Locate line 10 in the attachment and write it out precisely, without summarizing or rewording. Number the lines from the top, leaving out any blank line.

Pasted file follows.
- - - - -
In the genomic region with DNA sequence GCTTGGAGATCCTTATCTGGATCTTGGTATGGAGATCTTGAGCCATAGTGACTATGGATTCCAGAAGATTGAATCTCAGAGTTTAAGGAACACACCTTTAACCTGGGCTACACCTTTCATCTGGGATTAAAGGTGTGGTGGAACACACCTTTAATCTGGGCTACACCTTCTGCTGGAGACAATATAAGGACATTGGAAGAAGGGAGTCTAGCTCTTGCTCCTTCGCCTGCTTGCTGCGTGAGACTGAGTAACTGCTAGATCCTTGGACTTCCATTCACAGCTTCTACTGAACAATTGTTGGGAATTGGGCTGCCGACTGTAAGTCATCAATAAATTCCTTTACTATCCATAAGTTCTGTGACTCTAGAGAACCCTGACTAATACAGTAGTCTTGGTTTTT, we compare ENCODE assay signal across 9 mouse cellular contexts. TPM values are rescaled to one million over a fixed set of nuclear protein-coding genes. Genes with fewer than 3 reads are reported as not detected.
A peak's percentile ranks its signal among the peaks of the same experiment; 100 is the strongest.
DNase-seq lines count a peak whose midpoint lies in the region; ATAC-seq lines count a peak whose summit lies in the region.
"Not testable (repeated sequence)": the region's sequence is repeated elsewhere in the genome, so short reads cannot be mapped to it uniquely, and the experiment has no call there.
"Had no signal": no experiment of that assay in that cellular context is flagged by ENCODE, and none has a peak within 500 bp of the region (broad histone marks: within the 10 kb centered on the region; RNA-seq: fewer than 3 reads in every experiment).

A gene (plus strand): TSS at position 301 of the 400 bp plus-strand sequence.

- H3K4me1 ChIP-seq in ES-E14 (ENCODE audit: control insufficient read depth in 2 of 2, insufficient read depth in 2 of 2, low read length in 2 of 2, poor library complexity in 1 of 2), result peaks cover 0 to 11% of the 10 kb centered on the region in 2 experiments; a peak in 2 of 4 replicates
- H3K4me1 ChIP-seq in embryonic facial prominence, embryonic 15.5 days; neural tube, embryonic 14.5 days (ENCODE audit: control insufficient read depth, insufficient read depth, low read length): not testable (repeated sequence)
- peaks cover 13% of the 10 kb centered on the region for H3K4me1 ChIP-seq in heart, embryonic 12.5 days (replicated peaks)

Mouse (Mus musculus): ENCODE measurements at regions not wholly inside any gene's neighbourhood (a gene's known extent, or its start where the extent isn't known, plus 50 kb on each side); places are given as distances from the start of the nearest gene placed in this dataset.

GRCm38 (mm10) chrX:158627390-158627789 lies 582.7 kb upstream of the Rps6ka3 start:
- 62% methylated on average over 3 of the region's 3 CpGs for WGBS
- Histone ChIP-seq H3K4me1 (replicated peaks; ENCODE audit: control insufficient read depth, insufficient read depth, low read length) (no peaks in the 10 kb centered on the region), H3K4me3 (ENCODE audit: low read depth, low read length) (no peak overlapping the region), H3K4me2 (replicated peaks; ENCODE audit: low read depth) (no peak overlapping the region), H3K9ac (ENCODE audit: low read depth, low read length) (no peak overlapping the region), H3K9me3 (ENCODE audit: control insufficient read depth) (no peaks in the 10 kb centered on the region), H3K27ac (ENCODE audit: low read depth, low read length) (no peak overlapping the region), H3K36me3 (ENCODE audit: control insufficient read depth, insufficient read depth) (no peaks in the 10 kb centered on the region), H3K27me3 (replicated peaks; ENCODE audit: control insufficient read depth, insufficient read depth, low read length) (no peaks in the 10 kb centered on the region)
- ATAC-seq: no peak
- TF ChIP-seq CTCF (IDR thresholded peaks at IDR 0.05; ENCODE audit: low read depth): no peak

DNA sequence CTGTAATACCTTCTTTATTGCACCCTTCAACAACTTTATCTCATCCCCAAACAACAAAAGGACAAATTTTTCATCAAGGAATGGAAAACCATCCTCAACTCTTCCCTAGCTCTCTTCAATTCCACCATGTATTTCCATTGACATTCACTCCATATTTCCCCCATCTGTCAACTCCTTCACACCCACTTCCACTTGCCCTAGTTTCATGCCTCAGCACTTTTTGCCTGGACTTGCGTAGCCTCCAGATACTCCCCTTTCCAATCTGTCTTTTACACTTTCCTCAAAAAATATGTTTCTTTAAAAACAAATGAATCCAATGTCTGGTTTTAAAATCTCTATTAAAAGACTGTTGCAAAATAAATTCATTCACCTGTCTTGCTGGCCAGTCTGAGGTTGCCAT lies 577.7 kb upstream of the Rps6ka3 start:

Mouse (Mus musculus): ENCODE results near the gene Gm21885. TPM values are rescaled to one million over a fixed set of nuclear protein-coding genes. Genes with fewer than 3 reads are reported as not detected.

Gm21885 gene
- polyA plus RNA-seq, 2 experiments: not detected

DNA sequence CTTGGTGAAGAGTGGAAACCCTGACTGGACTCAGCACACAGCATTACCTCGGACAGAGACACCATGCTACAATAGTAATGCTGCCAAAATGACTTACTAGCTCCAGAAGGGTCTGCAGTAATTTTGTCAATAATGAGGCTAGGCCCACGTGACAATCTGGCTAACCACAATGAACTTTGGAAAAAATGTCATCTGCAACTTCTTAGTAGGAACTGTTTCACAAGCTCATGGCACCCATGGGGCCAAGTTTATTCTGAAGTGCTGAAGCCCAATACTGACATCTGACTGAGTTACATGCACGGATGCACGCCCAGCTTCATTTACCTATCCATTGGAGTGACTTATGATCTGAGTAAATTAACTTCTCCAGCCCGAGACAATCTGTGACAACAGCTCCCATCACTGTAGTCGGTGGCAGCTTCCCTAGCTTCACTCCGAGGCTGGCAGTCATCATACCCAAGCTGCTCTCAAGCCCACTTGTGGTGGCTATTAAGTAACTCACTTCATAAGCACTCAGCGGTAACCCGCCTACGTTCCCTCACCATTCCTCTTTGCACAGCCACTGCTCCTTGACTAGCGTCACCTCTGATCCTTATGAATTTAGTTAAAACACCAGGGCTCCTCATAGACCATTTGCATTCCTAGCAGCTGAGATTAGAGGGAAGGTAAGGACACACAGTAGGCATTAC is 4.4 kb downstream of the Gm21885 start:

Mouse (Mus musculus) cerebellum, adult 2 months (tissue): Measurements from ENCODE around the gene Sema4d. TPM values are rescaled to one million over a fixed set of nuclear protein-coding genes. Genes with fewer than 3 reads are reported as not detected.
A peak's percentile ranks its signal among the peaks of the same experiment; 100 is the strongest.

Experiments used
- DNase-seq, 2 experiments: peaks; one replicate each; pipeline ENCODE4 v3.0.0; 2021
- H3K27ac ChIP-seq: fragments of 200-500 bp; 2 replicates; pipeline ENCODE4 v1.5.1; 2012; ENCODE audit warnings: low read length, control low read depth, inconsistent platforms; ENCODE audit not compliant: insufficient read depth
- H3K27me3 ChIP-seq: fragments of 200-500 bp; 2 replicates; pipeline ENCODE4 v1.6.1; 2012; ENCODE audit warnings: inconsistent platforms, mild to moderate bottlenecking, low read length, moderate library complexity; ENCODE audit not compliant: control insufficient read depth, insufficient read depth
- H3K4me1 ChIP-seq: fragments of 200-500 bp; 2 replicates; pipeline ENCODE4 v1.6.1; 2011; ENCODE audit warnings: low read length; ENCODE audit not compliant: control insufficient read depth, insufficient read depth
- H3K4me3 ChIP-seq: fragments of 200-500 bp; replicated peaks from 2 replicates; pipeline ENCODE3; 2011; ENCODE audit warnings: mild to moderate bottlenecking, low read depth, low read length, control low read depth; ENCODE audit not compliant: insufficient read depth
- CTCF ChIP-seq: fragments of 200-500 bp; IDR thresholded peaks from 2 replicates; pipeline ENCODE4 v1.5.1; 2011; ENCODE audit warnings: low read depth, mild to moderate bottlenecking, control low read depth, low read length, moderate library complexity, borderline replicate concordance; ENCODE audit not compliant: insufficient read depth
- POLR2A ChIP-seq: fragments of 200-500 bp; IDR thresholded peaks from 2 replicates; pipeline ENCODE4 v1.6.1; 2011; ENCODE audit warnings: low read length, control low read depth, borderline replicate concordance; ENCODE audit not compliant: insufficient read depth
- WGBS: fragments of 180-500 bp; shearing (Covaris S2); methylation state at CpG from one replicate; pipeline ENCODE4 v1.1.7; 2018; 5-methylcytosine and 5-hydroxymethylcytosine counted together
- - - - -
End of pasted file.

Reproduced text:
Mouse (Mus musculus): ENCODE measurements at regions not wholly inside any gene's neighbourhood (a gene's known extent, or its start where the extent isn't known, plus 50 kb on each side); places are given as distances from the start of the nearest gene placed in this dataset.